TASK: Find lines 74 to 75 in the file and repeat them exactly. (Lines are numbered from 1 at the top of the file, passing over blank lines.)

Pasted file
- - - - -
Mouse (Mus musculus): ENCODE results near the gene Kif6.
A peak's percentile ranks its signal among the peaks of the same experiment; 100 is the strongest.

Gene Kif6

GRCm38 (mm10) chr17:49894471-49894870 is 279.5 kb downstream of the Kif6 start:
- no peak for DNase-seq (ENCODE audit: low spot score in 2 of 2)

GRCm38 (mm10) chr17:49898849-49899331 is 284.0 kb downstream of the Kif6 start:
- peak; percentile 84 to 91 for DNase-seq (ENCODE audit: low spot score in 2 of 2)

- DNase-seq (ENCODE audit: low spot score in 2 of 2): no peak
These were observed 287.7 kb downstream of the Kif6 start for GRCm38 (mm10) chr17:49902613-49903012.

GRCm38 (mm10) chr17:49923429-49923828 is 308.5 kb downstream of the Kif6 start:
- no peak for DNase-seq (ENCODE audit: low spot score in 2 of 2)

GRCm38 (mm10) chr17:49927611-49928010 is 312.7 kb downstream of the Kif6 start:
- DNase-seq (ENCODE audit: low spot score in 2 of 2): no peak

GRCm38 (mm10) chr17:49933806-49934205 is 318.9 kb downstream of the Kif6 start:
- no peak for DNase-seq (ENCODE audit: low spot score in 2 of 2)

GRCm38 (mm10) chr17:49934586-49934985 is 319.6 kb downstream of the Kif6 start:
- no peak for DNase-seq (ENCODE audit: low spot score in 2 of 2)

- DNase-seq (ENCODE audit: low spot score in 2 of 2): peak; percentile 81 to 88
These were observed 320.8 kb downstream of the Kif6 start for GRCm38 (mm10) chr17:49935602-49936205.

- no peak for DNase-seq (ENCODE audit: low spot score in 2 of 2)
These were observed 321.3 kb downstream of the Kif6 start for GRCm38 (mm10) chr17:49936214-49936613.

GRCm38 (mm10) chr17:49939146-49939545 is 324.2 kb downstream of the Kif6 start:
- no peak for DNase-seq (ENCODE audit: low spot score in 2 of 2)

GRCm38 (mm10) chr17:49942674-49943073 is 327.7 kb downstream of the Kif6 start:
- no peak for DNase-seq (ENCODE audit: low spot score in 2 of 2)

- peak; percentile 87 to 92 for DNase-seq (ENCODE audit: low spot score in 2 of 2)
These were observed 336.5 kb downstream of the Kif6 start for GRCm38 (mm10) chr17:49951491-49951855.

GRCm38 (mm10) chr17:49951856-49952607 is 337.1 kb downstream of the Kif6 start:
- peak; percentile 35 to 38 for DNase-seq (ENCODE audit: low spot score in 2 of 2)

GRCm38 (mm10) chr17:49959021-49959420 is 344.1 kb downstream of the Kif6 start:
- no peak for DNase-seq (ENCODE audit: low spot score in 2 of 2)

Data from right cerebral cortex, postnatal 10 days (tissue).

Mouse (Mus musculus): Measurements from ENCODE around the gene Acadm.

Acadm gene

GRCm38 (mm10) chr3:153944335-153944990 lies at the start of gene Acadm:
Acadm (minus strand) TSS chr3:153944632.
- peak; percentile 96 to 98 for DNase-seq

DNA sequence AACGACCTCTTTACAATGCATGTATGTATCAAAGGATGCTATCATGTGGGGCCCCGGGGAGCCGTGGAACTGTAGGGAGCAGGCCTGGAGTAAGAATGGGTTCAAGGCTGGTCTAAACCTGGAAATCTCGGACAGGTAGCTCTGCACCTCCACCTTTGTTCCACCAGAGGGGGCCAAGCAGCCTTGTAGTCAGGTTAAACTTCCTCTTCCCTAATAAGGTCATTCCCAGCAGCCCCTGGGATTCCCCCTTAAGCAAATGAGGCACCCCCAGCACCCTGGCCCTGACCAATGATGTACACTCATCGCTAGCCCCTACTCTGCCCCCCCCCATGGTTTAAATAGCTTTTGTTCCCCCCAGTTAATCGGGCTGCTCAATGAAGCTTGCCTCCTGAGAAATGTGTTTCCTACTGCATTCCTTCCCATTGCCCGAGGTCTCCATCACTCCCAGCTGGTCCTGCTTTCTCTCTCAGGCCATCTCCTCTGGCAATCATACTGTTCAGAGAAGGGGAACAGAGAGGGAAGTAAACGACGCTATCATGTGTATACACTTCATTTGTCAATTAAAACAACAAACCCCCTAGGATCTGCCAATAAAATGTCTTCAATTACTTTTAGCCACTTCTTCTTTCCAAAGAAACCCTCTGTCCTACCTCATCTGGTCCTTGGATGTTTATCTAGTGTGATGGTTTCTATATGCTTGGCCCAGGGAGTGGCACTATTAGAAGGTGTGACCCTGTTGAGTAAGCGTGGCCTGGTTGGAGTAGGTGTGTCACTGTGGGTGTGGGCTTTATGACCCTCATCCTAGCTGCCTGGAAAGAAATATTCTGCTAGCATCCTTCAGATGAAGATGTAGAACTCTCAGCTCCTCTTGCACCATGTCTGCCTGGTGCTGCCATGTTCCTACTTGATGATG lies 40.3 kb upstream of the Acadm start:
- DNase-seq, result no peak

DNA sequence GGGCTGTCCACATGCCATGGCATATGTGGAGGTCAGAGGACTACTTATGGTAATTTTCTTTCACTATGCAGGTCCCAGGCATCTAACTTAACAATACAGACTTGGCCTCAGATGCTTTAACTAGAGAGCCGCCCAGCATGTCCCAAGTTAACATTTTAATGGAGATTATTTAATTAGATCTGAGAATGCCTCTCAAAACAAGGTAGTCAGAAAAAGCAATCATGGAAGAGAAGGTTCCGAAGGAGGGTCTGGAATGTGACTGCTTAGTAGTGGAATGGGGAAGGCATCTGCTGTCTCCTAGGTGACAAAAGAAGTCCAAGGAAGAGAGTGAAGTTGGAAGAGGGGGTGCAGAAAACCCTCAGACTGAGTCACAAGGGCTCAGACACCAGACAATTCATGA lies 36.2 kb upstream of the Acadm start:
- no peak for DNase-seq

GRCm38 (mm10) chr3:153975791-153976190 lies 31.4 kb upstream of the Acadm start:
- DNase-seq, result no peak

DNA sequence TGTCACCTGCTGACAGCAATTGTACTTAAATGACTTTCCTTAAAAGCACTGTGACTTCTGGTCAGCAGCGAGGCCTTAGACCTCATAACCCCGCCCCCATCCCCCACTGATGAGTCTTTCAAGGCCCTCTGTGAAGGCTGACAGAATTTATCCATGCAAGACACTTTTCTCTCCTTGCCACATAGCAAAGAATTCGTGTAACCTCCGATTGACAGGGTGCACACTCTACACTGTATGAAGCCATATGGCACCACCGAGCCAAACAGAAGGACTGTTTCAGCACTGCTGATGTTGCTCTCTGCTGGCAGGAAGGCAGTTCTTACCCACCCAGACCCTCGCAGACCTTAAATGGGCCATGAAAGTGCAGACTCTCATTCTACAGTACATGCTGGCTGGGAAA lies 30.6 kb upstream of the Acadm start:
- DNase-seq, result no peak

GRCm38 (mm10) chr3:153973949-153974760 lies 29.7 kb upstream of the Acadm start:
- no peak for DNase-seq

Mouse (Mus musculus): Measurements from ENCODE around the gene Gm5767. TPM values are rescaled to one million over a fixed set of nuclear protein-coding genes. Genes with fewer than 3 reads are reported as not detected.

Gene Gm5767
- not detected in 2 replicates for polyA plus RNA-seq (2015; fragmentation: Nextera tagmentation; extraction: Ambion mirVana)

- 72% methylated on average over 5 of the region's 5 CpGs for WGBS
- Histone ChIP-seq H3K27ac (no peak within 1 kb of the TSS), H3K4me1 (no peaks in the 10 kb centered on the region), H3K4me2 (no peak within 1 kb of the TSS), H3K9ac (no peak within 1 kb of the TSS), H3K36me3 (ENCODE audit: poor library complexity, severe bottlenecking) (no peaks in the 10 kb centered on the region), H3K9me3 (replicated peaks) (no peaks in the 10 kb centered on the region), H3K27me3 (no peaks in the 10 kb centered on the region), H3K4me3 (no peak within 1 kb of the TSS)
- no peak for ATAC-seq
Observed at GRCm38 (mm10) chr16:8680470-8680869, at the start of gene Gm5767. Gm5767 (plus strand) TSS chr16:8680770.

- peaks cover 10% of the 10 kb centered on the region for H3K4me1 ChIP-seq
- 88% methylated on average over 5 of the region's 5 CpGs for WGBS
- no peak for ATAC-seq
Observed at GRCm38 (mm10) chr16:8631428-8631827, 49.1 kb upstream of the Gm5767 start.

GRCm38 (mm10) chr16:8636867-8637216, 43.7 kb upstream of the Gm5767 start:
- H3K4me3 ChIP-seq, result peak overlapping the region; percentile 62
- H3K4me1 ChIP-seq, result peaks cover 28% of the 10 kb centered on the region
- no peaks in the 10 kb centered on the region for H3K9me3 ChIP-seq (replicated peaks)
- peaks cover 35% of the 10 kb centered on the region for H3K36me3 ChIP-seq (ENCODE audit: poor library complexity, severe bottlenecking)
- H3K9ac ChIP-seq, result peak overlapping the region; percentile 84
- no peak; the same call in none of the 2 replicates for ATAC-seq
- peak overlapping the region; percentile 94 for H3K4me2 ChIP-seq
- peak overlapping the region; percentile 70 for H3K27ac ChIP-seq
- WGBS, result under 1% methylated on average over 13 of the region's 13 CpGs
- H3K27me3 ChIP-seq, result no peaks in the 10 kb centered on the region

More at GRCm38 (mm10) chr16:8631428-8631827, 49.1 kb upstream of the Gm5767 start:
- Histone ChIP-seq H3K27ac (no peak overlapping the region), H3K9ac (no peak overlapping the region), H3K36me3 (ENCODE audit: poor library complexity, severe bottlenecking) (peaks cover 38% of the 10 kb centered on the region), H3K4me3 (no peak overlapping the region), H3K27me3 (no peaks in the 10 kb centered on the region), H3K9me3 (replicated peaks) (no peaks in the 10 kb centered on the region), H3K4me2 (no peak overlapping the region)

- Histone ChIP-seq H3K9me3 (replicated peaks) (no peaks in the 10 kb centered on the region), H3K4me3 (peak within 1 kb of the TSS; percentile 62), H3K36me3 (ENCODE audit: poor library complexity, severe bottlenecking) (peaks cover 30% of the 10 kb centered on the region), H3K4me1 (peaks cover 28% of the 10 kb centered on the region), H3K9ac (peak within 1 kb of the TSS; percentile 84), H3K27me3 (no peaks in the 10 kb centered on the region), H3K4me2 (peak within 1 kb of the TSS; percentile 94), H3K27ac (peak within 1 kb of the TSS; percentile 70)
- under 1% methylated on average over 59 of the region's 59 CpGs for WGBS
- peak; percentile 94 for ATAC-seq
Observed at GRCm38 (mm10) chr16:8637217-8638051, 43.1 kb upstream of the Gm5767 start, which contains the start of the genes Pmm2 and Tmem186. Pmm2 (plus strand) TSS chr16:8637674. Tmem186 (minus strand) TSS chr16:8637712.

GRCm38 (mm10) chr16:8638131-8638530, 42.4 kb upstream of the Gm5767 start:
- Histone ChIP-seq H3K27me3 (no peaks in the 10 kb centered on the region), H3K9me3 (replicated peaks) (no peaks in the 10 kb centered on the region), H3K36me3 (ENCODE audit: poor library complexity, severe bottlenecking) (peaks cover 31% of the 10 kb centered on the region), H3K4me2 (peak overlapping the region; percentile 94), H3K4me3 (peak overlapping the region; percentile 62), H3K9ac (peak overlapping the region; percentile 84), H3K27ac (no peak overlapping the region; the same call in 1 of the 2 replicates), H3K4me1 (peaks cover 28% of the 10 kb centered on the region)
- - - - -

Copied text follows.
- peak; percentile 94 for ATAC-seq
Observed at GRCm38 (mm10) chr16:8637217-8638051, 43.1 kb upstream of the Gm5767 start, which contains the start of the genes Pmm2 and Tmem186. Pmm2 (plus strand) TSS chr16:8637674. Tmem186 (minus strand) TSS chr16:8637712.